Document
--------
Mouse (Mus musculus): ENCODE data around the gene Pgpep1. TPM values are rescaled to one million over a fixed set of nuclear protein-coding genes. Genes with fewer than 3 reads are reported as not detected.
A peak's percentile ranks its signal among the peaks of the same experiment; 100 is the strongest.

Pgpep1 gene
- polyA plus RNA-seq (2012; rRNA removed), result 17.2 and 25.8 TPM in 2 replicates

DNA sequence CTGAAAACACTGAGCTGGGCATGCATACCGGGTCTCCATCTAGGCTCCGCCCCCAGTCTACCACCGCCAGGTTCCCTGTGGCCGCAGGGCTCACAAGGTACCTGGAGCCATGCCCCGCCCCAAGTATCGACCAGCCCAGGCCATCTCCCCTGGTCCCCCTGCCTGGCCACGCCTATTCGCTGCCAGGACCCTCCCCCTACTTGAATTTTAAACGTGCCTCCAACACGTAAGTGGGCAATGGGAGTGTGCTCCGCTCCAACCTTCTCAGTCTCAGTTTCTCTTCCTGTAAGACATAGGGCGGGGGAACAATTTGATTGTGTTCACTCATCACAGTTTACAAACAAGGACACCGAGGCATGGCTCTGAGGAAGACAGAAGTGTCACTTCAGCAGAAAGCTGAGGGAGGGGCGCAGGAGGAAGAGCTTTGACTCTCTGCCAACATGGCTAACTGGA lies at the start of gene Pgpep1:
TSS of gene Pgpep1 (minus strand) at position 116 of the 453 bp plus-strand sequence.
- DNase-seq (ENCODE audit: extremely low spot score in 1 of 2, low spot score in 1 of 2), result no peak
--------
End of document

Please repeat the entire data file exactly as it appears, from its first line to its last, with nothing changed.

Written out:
Mouse (Mus musculus): ENCODE data around the gene Pgpep1. TPM values are rescaled to one million over a fixed set of nuclear protein-coding genes. Genes with fewer than 3 reads are reported as not detected.
A peak's percentile ranks its signal among the peaks of the same experiment; 100 is the strongest.

Pgpep1 gene
- polyA plus RNA-seq (2012; rRNA removed), result 17.2 and 25.8 TPM in 2 replicates

DNA sequence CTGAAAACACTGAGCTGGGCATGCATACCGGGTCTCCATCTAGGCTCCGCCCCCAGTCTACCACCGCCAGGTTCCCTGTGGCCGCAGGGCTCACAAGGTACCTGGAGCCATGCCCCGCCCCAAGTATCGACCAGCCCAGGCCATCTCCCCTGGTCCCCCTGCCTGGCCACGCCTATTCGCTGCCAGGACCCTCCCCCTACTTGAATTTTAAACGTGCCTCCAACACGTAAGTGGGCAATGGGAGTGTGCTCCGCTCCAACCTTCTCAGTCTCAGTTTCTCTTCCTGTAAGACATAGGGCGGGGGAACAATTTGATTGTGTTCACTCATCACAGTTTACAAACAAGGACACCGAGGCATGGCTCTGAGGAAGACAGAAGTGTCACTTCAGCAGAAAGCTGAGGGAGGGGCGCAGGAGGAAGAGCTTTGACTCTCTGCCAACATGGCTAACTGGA lies at the start of gene Pgpep1:
TSS of gene Pgpep1 (minus strand) at position 116 of the 453 bp plus-strand sequence.
- DNase-seq (ENCODE audit: extremely low spot score in 1 of 2, low spot score in 1 of 2), result no peak